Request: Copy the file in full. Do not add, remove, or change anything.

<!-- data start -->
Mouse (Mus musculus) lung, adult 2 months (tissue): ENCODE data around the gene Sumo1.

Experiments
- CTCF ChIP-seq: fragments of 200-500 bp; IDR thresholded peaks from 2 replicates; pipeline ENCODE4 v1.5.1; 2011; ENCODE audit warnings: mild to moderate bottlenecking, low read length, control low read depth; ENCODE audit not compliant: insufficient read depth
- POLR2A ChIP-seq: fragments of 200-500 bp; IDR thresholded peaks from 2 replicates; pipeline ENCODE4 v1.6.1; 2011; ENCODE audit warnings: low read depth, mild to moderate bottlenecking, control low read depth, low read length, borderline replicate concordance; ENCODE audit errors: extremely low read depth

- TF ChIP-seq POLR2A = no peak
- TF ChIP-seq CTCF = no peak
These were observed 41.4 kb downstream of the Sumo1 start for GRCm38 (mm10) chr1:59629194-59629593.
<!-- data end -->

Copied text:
Mouse (Mus musculus) lung, adult 2 months (tissue): ENCODE data around the gene Sumo1.

Experiments
- CTCF ChIP-seq: fragments of 200-500 bp; IDR thresholded peaks from 2 replicates; pipeline ENCODE4 v1.5.1; 2011; ENCODE audit warnings: mild to moderate bottlenecking, low read length, control low read depth; ENCODE audit not compliant: insufficient read depth
- POLR2A ChIP-seq: fragments of 200-500 bp; IDR thresholded peaks from 2 replicates; pipeline ENCODE4 v1.6.1; 2011; ENCODE audit warnings: low read depth, mild to moderate bottlenecking, control low read depth, low read length, borderline replicate concordance; ENCODE audit errors: extremely low read depth

- TF ChIP-seq POLR2A = no peak
- TF ChIP-seq CTCF = no peak
These were observed 41.4 kb downstream of the Sumo1 start for GRCm38 (mm10) chr1:59629194-59629593.